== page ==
Dia De Los Muertos



Flowers and candles set the mood during a Day of the Dead vigil at a cemetery in Oaxaca, Mexico.

Sophie Cortez, Staffer

Dia de Los Muertos is a Mexican holiday all about welcoming back the souls of loved ones who have passed on. It lasts two nights starting the day after Halloween when souls can temporarily pass back to the land of the living. 


November 1, Dia De Los Inocentes, is the day for children to rejoin their families, while Nov. 2 is the day for the adults to pass over. These two days are a celebration of life at it’s finest. The traditions date back 3,000 years with the Aztecs, Toltec and Nahua people who did not believe in mourning death, celebrations being the proper way to honor a life. 


There are countless ways to celebrate this holiday. A more common one being making Ofrendas- offerings in the form of altars decorated with pictures of the person you are honoring with their favorite item as well as papel picado and Marigolds which isn’t only used for the holiday but is used to decorate ofrendas a symbolize how fragile life is. These are traditionally placed somewhere special in your house or at your family members gravesite. 


These offerings help the souls cross back to the land of the living. Some believe that if your family does not make you an Ofrenda you will not have anything to bring you back to your family on the day of the dead, as some see these altars as homing beacons to guide spirits back home.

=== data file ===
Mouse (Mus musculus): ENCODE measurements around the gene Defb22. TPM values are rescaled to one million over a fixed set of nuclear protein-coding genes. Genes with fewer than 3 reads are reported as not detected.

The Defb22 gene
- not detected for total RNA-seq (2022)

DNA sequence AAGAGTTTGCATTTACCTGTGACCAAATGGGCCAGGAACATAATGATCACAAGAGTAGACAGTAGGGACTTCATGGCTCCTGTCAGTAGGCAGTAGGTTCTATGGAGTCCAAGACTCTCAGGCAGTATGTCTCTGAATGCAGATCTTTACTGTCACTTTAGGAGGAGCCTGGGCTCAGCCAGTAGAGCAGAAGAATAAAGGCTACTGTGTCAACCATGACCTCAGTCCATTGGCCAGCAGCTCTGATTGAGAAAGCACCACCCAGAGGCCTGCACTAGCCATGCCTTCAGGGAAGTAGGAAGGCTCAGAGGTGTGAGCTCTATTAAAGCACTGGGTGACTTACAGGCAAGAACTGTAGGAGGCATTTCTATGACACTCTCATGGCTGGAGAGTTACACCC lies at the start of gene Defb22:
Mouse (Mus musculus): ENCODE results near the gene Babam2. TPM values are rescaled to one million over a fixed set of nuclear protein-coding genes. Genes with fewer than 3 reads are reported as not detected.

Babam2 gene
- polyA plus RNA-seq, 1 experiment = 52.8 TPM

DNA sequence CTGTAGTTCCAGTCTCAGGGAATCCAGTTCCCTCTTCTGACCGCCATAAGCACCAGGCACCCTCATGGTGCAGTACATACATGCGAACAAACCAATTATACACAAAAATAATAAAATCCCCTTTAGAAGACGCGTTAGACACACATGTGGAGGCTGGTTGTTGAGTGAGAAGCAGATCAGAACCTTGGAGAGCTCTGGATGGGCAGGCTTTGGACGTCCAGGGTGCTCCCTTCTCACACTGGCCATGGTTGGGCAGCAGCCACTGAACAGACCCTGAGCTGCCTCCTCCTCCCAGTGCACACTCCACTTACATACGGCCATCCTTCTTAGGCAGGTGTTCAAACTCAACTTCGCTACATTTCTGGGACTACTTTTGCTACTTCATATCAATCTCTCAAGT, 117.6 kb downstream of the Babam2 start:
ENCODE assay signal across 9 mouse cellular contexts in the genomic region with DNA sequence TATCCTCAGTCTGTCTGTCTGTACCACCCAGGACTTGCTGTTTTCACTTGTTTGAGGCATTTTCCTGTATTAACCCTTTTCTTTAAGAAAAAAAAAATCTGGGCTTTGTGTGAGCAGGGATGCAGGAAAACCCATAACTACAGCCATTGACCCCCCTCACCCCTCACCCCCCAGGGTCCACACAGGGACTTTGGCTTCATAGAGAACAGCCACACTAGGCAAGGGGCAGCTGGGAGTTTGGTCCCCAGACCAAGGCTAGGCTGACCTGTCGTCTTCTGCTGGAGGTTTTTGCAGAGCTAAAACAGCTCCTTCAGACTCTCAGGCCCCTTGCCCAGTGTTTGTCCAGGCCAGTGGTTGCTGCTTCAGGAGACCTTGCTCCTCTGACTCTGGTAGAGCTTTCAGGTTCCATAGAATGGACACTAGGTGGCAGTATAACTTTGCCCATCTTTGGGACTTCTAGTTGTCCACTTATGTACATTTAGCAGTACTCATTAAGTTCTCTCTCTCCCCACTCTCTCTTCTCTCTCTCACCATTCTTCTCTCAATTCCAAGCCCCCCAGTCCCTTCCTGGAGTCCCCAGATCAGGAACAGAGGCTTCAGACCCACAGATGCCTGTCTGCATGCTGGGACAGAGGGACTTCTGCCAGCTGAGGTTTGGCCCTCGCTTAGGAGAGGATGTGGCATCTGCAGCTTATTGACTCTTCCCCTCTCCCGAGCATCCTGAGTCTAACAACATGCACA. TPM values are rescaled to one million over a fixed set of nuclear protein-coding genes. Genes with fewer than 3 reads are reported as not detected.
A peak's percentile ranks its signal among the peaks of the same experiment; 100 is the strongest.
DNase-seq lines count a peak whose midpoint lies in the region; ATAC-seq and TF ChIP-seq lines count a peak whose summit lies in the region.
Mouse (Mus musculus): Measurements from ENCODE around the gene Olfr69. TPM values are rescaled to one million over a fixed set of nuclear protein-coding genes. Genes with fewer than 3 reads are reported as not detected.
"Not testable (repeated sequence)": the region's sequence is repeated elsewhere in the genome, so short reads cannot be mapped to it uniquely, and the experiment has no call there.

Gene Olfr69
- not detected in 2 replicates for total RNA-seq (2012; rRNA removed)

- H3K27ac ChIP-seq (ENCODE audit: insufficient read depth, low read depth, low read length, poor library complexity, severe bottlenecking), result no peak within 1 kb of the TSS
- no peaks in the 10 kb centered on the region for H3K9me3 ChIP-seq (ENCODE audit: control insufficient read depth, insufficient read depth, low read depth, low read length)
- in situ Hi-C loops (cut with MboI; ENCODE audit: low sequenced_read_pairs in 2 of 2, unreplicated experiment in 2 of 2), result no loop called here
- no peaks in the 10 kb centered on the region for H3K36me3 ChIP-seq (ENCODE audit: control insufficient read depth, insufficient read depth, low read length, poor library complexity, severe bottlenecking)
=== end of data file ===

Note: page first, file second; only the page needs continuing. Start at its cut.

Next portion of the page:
During this time, everyone participating in the fun dresses up like skeletons with fully painted skulls on their face. Some even dress up as the Calavera Catrina, a drawing created by a Mexican political cartoon artist 

Calavera Catrinas original drawing

in the early 20th century, is a staple for the holiday. The drawing shows a skeleton in a fancy traditional dress that symbolizes an elegant rich woman, with the text “Todos somos calaveras,” which translates to we are all skeletons. The Calavera Catrina has become one of the most popular symbols for the celebrations.


Dia de Los Muertos consists of beautiful parades, dances and performances in the street all hours of the day and night. While every family may celebrate the holiday differently, Dia de los muertos is a beautiful holiday packed with culture, fun, and family.